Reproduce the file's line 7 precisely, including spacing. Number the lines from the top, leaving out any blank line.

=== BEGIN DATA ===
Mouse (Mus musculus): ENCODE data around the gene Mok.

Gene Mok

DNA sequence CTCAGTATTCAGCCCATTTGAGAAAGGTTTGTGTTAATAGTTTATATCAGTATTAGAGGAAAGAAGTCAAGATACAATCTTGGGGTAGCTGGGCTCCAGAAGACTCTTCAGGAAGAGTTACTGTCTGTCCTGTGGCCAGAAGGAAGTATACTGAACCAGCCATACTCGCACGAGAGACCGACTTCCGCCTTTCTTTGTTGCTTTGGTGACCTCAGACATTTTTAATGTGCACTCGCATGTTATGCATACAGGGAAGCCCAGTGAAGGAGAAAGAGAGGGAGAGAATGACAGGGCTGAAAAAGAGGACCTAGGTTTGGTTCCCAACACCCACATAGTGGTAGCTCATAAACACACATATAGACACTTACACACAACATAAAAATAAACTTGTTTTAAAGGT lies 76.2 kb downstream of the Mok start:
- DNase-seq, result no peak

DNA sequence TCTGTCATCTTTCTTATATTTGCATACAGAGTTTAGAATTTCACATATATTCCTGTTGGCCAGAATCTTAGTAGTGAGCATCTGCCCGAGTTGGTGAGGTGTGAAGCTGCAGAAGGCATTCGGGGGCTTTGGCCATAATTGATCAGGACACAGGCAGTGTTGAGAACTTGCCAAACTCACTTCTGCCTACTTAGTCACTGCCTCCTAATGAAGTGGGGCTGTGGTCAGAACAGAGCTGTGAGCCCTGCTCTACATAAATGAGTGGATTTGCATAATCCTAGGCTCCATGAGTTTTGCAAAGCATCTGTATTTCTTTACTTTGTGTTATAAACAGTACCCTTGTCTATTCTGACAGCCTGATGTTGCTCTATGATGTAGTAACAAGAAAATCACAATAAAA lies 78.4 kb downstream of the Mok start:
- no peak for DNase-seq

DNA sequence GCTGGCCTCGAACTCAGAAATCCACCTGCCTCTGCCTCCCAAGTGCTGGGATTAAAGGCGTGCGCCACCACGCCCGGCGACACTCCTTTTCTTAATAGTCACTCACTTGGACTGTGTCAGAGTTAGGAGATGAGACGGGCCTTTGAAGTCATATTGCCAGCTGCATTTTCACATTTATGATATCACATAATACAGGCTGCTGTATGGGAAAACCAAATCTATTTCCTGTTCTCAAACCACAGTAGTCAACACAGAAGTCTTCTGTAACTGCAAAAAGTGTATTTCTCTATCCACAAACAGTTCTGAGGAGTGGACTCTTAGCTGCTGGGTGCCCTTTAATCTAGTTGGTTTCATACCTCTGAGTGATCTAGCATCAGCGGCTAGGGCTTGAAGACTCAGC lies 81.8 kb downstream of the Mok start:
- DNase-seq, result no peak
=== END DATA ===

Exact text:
DNA sequence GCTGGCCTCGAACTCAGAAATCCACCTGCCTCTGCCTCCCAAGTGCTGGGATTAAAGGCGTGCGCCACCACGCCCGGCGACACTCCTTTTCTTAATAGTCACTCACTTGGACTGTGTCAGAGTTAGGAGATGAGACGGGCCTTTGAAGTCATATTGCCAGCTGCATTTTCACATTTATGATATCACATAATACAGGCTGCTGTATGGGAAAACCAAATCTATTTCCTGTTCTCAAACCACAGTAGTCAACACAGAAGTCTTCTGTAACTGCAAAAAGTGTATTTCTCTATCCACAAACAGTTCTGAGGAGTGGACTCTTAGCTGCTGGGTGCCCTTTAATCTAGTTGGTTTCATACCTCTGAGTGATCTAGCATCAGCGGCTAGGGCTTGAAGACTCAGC lies 81.8 kb downstream of the Mok start: